The funeral of Sergt. Murdoch J. Murray, R.C.G.A., who was drowned on Sunday, will take place from the Work Point barracks today at 9:30 a.m. The deceased was a native of Nova Scotia, and 25 years of age. Interment will take place in the Soldier’s cemetery, Esquimalt.

FIFTH REGIMENT IS AGAIN UNDER CANVAS

Annual Camp Instituted at Macaulay Point – One Company at Esquimalt

The Fifth Regiment, R.C.A., went into camp on Sunday. The regiment paraded at the drill hall at 10 a.m., and headed by the regimental band marched by way of Government street to Pembroke street, where it “entrained” for Macaulay Point and Esquimalt. No. 2 and 3 companies debarked at Lampson street and marched to Macaulay plains, where the quartermaster’s department had raised the tents and marquees and made camp in readiness for the coming of the two companies. There were, in consequence, no tent pitching competitions this year. No. 3 company went on to Esquimalt and took up its quarters in one of the big abandoned barracks of the naval yard. This a new feature of this years’ annual camp. No. 1 company, instead of going under canvas with the two other companies, at Macaulay plains, and working with a battery of antiquated thirteen pounders, while the other garrison companies worked with the six inch disappearing guns of the fortress, is now no longer a field artillery unit. Its work hereafter is to be to man the ante torpedo pieces of the defences of Victoria. The gunners of No. 1 company will work on the twelve pounder quick firing guns emplaced at Black Rock and Duntze Head to protect the entrance to the harbor, and while, in theory, attempts are being made after nightfall to make a dash into the harbor by torpedo boats, the gunners of No. 1 company will man the quick firing guns to repel such attacks. Searchlight will also be used in all probability. The barracks used by this company are most comfortable, being provided with cots and all barrack room impedimenta, and the officer’s quarters have all the comforts of home. Meanwhile No. 2 and No. 3 companies will live under canvas, and spread on Macaulay plains are rows of the usual military tents. At one side are the officer’s quarters, with a big marquee for the officer’s mess. Beyond the men’s encampment, too, are the tents of the sergeant’s mess, with comfortable marquees. In the centre of the camp, where, from a flag pole flies the Union Jack, is the notice board where the adjutant prints his daily bulletins, and where the camp police assemble to receive their daily instruction. Mr. Fredericks, the same caterer who had charge of messing the camp, is again in charge this year. He has erected his mess tents, cook houses, etc, and with himself and his wife in charge at Macaulay plains and assistants at the naval yards, expects to give the same satisfaction that he gave last year.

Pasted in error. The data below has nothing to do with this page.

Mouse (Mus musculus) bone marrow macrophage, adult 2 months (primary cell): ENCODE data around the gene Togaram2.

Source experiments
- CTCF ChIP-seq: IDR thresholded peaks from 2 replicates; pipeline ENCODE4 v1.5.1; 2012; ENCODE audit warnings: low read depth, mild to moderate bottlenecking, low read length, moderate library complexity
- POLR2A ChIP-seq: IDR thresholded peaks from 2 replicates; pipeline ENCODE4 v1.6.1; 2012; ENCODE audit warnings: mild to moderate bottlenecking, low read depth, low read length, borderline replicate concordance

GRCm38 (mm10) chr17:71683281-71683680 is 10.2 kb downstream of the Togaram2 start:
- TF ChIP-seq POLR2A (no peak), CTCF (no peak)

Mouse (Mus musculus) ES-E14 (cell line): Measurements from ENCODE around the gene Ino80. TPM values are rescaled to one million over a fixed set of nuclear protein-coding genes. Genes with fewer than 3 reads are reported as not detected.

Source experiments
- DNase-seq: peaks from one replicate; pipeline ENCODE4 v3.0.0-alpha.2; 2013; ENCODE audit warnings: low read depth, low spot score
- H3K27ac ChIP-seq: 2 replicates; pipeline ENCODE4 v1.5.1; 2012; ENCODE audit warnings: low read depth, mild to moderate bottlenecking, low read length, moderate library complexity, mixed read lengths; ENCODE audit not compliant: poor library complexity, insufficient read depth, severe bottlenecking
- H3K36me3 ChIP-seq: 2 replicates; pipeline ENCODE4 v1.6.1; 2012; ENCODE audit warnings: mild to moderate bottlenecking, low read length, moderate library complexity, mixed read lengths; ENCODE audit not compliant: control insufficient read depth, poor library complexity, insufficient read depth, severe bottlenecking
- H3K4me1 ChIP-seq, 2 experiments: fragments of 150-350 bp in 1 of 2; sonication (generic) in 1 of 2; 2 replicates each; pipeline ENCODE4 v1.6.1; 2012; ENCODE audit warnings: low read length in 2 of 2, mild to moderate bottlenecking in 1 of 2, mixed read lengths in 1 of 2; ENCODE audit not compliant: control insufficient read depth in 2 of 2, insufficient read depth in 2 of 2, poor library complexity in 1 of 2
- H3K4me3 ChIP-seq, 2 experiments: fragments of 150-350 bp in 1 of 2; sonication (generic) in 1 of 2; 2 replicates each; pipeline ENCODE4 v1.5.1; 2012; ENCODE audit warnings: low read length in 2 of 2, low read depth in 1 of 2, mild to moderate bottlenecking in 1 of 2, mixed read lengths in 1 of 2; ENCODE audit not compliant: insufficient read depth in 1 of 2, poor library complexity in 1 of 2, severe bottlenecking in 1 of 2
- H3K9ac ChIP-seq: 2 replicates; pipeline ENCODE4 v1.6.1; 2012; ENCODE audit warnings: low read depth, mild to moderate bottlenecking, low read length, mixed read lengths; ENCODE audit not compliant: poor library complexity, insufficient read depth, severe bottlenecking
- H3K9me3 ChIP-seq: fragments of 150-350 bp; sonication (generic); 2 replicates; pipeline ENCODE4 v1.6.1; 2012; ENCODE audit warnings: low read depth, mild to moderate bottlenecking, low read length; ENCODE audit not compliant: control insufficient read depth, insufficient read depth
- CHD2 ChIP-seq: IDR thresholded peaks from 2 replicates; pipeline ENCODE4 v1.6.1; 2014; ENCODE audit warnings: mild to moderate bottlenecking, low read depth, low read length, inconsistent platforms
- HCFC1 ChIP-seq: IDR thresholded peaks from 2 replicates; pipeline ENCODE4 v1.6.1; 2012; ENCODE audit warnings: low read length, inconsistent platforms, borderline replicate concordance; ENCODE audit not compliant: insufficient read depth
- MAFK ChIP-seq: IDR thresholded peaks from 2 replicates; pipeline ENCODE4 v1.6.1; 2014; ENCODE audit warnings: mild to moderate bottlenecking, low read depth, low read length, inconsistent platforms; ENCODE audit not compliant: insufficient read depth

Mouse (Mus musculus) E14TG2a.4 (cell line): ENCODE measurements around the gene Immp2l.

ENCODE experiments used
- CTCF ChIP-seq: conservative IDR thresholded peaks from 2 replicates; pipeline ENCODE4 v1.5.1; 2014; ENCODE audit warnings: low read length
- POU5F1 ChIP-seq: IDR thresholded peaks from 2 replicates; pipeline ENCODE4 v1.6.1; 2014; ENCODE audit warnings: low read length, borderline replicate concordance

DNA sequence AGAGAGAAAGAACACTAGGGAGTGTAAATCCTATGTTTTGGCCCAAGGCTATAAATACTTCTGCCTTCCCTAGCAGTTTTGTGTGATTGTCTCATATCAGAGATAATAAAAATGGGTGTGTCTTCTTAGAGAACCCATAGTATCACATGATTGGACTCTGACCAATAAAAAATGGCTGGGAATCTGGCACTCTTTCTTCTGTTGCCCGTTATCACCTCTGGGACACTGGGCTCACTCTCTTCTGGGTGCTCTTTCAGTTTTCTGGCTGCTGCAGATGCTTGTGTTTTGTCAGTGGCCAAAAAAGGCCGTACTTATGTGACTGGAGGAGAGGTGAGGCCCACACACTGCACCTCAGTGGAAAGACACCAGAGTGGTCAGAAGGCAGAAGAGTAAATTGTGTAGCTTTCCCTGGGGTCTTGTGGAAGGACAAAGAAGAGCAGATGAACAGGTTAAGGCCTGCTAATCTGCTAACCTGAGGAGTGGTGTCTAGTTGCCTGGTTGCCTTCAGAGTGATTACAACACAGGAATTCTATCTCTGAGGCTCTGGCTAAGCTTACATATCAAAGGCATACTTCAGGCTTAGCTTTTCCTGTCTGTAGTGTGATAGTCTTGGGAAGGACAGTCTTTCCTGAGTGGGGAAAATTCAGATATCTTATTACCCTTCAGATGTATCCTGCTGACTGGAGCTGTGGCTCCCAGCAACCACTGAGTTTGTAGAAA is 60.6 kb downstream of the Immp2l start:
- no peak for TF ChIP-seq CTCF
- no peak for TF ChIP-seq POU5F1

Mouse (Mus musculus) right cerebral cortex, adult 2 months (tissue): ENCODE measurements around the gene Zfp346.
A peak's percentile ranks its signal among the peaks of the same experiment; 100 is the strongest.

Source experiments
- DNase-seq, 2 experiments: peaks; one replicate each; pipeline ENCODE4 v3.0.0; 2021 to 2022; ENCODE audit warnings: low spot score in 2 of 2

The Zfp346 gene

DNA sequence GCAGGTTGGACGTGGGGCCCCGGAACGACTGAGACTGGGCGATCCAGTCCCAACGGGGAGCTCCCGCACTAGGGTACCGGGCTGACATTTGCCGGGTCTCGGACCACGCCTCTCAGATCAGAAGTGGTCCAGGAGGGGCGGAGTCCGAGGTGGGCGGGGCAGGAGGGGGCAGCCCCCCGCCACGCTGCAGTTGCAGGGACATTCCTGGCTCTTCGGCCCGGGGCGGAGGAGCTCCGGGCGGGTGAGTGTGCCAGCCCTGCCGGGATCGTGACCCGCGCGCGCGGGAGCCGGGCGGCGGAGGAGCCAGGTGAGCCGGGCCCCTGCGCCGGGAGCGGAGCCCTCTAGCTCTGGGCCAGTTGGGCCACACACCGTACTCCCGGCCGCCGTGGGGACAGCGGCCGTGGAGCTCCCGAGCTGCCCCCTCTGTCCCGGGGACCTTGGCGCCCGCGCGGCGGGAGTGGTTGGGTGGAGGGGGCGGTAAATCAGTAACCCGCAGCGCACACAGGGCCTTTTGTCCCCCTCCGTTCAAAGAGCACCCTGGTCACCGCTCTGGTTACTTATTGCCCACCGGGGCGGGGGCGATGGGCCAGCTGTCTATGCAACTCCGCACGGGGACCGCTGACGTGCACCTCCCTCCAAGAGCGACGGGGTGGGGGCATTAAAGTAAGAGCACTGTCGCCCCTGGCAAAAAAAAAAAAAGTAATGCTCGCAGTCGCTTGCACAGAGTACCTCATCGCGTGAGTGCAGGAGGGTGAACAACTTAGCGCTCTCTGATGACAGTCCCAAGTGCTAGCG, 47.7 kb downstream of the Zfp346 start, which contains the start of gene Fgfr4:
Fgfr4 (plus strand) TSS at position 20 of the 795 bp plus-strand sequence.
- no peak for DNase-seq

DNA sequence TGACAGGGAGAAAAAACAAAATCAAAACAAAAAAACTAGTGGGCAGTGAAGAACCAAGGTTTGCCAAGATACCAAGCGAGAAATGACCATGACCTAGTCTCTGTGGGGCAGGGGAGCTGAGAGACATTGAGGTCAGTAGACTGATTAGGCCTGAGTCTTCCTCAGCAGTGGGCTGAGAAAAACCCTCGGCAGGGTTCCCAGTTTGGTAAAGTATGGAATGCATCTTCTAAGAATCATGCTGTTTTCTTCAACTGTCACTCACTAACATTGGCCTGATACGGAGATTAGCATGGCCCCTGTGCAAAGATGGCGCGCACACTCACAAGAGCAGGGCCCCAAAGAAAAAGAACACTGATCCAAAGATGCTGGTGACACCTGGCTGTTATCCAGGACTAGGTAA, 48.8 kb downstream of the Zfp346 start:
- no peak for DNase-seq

The parade state of the regiment, while not too strong, showed that a number of recruits had recently been put on strength. In order to strengthen the regiment the officers have recently been “weeding out” the delinquents and all who fail to take the requisite amount of interest in training. The parade state showed a total of 225 men on Sunday. No.1 company, under Capt. Booth, total - led 83 men, and No. 3 company, under Capt. Harris allowed 62. There was also a staff of ten, and the band. Lieut. Col. J.A. Hall, who had just returned from the Tercentenary celebration at Quebec, accompanied by the contingent from Victoria, did not resume command, and the regiment went into camp under command of Major J.P. Hibben. Lieut. Col. Hall resumed command yesterday.

As usual the artillerymen left camp yesterday morning after breakfast, and after their days work in the city returned in the evening, and after dinner, went to work. No. 3 company went into the fort at Macaulay Point to practice on the guns, and No. 2 company practiced infantry work on the plain. The regimental band meanwhile gave a concert in camp. There were many visitors. At Esquimalt No. 1 company practiced aiming with the twelve pounders. Crews were placed on three guns and some good work resulted. The men of No. 1 Company are very comfortably placed in the barracks in the navy yard, and to make their evenings more pleasant a piano has been placed in the barracks. At Macaulay Point camp the programme is that No. 2 is to work with the guns, on Wednesday and Friday of this week, while tonight and Thursday No. 2 company’s gunners will go into the fort. A band concert will probably be arranged for next Sunday after hours and on the second Saturday in camp the field sports will take place. A parade will also be held.

August 15, 1908

MACAULAY CAMP IS INVESTED BY INVADERS

Esquimalt Contingent Fell Upon the Neighboring Camp – Fall Was Great

Last night the sound of heavy guns reverberated through the city for the six inch guns of Fort Macaulay were used with service ammunition with full charge for the first time last night, when No. 2 Company’s gunners put in their practice firing, in readiness for the competitive shooting of Tuesday next. At Esquimalt, where the shooting with service ammunition with the twelve pounders commenced on Thursday night, practice was continued last night, and the competitive firing will be held on Monday. The gunners have been making good practice and if they do as well in the competitive shooting the local garrison should make a good showing when the returns for the Dominion are published.